It’s easy for new Amazon sellers to get caught up in the excitement of 240 million shoppers. But, while Amazon recruits more than 100,000 new sellers each year to the marketplace, many will leave the site within six months, often for avoidable reasons.
In this article, I’ll review seven common blunders made by new sellers on Amazon’s marketplace.
1. Forgetting to Collect Sales Taxes
Regardless of whether you collect state and local tax on your sales at Amazon, you still incur the tax liability. For a small fee, Amazon offers the service of collecting state tax on your orders. I’ve seen large established sellers not collect state taxes, only to learn from their accountants that they have a large unfunded liability they must pay out of their own pocket.
This is unnecessary and can eat away at your margins, especially if you have tax nexus in a populous state where many orders originate or in which many orders are shipped.
I’ve seen large established sellers not collect state taxes, only to learn from their accountants that they have a large unfunded liability they must pay out of their own pocket.
When you sign up for your Amazon account, fill out “Tax Settings” in Seller Central immediately before you make any sales. That way, you can focus on more productive parts of your business without any year-end tax surprises. And remember, you are responsible for remitting your sales tax payments, not Amazon.
2. Entering Incorrect Prices and Inventory Quantities
When you create a listing on Amazon, the pricing and inventory quantities are live nearly immediately. Unfortunately, Amazon doesn’t provide a “sandbox” to practice your product listing skills. If you have no inventory, indicate zero inventory; if you have inventory, don’t overstate your quantity.
Far too many new sellers are surprised to find out how quickly inventory can sell on Amazon, and when you oversell, that can start a painful chain effect that often leads to account suspension — quickly.
And don’t play with low pricing if you don’t mean to offer products at those low prices. I’ve seen many sellers lose thousands of dollars when they accidentally apply a low price — like $0.01 or $1.00 — on a new listing. Thanks to deal sites and Internet-fast word of mouth, a deal like that can often get sold out overnight when the seller isn’t paying attention, resulting in a significant loss.
On every new listing, make sure you apply a true price and inventory level so you don’t get burned.
3. Items Do Not Match Product Listings
As new Amazon sellers match their offers to existing product listings, not all of those sellers pay attention to whether the match is perfect — it’s “almost” the same color, or “almost” the same style. On Amazon, “almost” is never good enough.
You are responsible for ensuring that your listing is exactly what you are selling. If a customer buys an item, only to find it doesn’t match the product listing, the customer is likely to complain, and you can get suspended for not properly matching your catalog to the right products.
Unless an item matches perfectly, don’t link your products to existing listings. And even if an item matches an existing UPC or part number, you still have to confirm that the original listing doesn’t contain bad data.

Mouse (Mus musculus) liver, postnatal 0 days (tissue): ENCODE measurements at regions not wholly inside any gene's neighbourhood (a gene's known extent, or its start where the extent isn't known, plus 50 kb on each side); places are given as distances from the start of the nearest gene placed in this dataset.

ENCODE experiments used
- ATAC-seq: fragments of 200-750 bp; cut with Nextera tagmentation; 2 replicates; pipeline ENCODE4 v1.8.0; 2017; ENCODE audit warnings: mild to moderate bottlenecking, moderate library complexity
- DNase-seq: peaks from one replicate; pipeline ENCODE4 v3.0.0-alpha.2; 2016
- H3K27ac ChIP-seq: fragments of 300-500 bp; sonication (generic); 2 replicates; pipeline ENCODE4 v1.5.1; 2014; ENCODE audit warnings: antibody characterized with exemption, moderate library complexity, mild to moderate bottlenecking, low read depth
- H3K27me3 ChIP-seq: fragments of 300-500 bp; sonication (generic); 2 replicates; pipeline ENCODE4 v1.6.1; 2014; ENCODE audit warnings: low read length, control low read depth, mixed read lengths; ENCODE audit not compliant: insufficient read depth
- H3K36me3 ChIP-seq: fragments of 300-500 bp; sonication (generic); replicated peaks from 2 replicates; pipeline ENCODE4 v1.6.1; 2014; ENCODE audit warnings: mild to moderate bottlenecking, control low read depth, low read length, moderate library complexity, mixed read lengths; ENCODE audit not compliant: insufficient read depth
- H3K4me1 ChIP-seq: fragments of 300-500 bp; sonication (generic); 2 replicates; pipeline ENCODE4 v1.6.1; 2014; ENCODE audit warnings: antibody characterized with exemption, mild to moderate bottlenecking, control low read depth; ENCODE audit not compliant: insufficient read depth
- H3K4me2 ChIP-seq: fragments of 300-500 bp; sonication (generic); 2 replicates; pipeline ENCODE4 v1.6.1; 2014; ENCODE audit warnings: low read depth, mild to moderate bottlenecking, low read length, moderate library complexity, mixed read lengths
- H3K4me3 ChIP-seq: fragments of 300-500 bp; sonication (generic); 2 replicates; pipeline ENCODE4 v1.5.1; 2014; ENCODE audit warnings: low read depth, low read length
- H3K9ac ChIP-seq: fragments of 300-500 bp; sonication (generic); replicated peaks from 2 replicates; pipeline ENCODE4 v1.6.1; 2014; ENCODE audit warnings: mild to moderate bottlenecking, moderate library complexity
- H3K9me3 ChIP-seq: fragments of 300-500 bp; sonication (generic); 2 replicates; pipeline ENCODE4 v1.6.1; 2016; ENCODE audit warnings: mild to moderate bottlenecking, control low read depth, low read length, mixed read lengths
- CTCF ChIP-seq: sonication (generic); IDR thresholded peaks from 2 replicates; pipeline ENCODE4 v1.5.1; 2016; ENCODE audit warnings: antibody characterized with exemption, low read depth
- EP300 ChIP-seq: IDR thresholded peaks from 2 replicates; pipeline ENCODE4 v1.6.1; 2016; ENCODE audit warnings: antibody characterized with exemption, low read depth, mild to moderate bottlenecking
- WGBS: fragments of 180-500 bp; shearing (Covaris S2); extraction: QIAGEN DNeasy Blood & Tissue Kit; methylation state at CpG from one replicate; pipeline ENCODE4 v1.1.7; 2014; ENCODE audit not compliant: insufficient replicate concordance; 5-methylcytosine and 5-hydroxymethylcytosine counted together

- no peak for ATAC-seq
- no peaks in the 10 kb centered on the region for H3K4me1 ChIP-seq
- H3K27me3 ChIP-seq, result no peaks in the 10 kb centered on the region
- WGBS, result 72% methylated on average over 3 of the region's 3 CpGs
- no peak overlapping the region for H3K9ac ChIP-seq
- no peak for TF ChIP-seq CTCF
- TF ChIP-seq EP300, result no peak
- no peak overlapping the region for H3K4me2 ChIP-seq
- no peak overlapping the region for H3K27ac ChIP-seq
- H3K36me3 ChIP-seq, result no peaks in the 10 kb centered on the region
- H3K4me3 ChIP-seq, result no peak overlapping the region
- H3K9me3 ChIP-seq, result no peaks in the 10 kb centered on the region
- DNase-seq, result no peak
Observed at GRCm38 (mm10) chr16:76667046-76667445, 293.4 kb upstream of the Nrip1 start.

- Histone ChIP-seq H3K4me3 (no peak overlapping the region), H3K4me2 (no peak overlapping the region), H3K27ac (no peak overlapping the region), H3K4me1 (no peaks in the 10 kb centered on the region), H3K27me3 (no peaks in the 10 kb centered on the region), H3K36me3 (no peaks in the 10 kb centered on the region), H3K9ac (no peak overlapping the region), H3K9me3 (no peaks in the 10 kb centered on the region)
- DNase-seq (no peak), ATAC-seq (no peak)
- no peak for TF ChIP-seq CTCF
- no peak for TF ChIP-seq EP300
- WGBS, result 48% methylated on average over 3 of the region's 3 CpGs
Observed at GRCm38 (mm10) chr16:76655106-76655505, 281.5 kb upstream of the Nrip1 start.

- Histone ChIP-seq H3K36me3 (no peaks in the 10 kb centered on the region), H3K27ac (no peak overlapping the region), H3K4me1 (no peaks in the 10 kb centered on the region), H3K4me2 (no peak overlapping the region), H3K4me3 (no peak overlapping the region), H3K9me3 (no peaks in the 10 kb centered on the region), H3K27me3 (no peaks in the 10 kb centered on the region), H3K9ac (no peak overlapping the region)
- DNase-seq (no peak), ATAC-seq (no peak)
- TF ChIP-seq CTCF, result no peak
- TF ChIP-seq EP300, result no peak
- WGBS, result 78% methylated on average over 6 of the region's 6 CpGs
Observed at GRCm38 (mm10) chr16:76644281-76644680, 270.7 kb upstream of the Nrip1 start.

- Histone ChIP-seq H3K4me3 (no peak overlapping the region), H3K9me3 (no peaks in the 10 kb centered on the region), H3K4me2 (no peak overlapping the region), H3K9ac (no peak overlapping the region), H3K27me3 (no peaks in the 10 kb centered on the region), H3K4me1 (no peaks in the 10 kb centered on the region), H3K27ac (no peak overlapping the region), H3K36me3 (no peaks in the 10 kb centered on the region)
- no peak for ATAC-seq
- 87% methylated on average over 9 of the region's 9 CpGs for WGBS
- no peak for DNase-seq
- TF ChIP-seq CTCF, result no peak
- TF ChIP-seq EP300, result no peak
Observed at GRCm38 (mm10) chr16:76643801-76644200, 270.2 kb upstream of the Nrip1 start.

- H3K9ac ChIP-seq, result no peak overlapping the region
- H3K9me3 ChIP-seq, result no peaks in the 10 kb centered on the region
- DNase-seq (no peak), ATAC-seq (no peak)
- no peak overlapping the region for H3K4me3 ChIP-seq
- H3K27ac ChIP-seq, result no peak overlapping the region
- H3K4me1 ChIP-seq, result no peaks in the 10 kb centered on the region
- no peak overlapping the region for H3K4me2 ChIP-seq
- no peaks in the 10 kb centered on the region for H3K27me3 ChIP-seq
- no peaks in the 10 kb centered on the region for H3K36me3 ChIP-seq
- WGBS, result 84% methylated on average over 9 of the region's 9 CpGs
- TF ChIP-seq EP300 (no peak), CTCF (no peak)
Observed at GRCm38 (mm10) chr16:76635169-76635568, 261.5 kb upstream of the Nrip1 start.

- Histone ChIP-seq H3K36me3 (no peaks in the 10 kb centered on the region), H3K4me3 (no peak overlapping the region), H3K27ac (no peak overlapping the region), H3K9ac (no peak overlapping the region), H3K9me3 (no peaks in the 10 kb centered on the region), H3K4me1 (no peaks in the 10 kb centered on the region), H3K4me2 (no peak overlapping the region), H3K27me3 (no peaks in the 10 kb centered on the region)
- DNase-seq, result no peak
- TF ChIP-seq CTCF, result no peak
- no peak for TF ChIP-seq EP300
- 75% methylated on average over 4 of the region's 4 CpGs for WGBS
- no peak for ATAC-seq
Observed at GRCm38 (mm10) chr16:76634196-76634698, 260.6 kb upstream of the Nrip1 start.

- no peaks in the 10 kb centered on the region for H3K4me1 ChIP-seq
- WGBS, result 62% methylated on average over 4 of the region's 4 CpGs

4. Slow Response On Customer Inquiries
Every Amazon seller has 24 hours to respond to each customer inquiry it receives, no matter the time of day, day of the week, or whether a particular day is a holiday. When you take more than 24 hours to answer, you can get dinged by Amazon; too many dings will result in your account getting suspended.
Fortunately, there are external software providers — ReplyManager is a good one — that offer reply assistance for staffing gaps. But it’s up to you to figure out how to staff for rapid customer response.
5. Failure to Gather Customer Feedback
Amazon’s seller policing department, Seller Performance and Product Quality, checks that every seller has customer feedback for each sale on Amazon. Typically, customer feedback is tracked not just for quality (e.g., 5 out of 5 stars), but also quantity (typically 2-5 percent of all sales should get feedback).
Even large, established sellers are expected to continue getting feedback from customers. While you develop your own system for requesting feedback, there are several cost-effective providers to help automate this process. These include Feedback Genius, Feedback Five, and BQool.
In fact, new sellers should sign up with one of these providers so they don’t have to worry about gathering feedback quantity. And don’t forget to monitor the quality of the feedback; consider changes to your business if your receive too much negative feedback.
6. Fulfillment Errors
If you’re new to fulfilling Amazon orders, it’s easy to make a mistake — such as you’re late shipping an order, or you don’t provide shipping tracking information to Amazon, or you cancel the order due to unavailable inventory.
It’s amazing how quickly trouble will find you if you don’t get your order fulfillment under control from the start.
Every new seller should make sure the first 10 orders are perfectly fulfilled – shipped on time, and tracking information entered into Amazon. If you are unsure about fulfillment, seriously consider moving all of your inventory to Amazon’s Fulfillment by Amazon program, so your orders get sent out on time, with proper tracking information, and to ensure inventory is always in stock.
7. Competing against Amazon
If your products compete directly with Amazon Retail, don’t expect to get many sales, or many sales at profitable levels. Amazon Retail controls its ability to win the competitive sale at even unprofitable levels.
Before you buy a single unit of inventory, check whether Amazon Retail sells the items today. Free tools like CamelCamelCamel.com or Keepa.com can determine if Amazon Retail has recently offered the product, but may be currently out of stock.